You can also see the same sort of effect in the growing popularity of “push to talk” services over here. Where I live, lots of families are using Nextel just because of their two-way-radio functionality; other national providers are adding similar features to keep up. On the newer PTT systems (like Verizon’s) they are adding some vaguely IM-ish features, like an on-phone buddy list with presence information.

  3. Jamie

    My cousin (a Canadian) seems to always be getting SMSes from his brother-in-law. The messages always say `call me’ (long distance at my cousin’s expense). I’m not sure, but I suspect the brother-in-law in an American, living four time zones away.

  4. dr. b.

    As an American I can say that’s its pretty much true that Americans don’t send SMSes. The biggest barrier to SMS in the States is the cost. For some of our mobile carriers you get the first 10=20 messages a month free and then they charge you up to $1 US per message (sometimes on top of using regular airtime). However, receiving messages is a free service. The cost is absolutely ridiculous! I think that once the mobile companies stop gouging us it may actually take off in the US.

  5. Jill

    Oh! So culture = pricing, huh? We send SMSes because it costs a fortune to make a call from your mobile phone, but it’s pretty cheap to send a text message. You call because that’s cheap. So would I if it cost me nothing. Though there’s something lovely and non-intrusive about SMSes that works well with the whole mobile thing where you want to be kind of accessible but not entirely, you know?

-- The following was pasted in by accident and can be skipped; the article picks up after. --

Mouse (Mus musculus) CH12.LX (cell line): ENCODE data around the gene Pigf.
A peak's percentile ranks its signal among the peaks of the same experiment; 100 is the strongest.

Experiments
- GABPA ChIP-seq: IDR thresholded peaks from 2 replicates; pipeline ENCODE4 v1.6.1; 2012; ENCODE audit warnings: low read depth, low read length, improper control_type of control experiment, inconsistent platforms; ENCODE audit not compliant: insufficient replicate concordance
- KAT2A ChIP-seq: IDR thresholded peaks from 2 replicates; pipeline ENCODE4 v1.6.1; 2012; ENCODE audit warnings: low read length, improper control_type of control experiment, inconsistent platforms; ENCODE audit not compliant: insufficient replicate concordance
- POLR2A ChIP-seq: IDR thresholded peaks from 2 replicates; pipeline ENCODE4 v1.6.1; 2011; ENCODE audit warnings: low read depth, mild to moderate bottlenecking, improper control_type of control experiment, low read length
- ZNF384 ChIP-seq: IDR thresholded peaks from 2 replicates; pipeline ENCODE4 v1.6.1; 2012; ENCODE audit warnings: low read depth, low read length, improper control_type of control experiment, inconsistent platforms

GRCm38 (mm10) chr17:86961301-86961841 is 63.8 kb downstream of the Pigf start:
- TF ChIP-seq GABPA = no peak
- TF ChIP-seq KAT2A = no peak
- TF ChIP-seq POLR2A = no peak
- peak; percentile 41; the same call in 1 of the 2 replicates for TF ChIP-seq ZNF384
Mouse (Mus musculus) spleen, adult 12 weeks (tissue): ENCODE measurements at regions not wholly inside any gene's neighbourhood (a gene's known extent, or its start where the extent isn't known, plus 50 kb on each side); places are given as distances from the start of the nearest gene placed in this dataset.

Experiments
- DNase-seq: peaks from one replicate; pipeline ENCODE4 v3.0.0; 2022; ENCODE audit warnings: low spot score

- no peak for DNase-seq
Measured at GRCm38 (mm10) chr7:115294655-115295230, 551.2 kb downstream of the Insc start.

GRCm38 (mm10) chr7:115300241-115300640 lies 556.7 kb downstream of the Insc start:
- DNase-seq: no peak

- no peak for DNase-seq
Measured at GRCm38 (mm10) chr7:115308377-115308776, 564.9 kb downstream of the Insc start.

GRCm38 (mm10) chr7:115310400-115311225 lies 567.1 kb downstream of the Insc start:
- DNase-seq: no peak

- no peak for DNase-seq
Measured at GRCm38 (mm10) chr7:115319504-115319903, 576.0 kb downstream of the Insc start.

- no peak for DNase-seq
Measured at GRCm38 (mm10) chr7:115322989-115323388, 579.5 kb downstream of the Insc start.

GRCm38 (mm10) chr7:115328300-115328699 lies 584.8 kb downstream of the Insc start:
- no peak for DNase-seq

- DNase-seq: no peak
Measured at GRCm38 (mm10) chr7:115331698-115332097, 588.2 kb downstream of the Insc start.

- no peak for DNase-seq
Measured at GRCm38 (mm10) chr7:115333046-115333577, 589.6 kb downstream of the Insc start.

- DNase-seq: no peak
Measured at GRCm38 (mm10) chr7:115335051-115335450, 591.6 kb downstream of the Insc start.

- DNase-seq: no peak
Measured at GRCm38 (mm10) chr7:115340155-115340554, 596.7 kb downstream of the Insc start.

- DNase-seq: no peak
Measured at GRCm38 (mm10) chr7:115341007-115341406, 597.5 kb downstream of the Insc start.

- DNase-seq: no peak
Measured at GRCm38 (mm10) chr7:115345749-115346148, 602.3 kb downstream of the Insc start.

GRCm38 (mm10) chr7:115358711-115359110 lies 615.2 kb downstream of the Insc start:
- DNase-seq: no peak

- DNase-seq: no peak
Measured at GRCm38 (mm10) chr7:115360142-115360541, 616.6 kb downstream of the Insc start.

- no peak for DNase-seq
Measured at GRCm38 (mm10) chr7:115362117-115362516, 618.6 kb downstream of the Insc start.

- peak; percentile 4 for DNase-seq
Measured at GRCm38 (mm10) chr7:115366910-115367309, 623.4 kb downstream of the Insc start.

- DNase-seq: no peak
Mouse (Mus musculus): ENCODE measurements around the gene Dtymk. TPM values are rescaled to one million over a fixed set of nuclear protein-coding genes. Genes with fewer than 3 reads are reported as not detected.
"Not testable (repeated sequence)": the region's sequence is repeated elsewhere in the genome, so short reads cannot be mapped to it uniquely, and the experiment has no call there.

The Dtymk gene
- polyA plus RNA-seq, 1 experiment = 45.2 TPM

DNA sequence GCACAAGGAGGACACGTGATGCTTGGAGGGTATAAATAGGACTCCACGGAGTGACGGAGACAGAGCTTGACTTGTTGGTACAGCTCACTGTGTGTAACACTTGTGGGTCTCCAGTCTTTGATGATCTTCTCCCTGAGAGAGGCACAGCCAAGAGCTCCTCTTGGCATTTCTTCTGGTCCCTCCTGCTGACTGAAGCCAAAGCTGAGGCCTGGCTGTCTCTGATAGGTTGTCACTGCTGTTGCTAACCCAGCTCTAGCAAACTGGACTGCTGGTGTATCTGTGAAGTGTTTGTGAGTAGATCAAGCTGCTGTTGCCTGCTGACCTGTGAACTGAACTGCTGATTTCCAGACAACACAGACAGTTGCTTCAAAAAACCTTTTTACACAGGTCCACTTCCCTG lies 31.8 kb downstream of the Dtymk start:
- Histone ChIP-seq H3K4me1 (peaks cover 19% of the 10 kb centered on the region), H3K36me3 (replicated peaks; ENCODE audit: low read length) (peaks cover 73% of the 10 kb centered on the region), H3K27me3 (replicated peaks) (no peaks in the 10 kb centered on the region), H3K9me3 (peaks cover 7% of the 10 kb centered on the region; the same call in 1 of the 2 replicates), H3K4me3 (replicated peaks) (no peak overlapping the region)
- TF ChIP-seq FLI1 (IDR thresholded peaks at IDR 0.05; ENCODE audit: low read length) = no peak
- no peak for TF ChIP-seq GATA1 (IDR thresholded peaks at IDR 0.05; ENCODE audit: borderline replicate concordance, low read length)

I wonder why my roaming charges in the States are going to be over a dollar a minute for talk (or receiving a call) and hardly anything for SMS. I suppose my Norwegian providers pricing strategy rules over the Stateside networks I’ll be using.

    I get 100 SMSes free a month, then I pay something like 10 cents a piece – whereas talk is half a dollar a minute. Needless to say I rarely talk, unless someone else calls me. That’s free.

  6. Konrad

    As a student in Japan, there is a great deal of pressure to join the SMS crowd (on my network AU, this is called C-Mail). There is no SMS across networks, although all phones can send regular email for which you are charged bandwidth. As most people know, Japan is all about thumbing. Sit on a train or stand in any public place and at least half of the people around you seem to be thumbing messages into their phones.

    I used to be gung ho about sending SMS when I lived and worked in Stavanger, Norway. Since I came to Japan, though, I suddenly stopped and usually call back people who send me messages. For me, it comes down to time and effort. People here send relatively long messages and there is pressure to respond in turn with a detailed reply. I can’t do it. I have not, and have no desire to acquire the dextrous skill of quickly entering in large quantities of information into a phone. At least until I acquire such a skill, and even then, the amount of time I spend saying something relatively short is not worth it to me. If it is not essential, I can type a reply in an email much faster when I get to my own machine.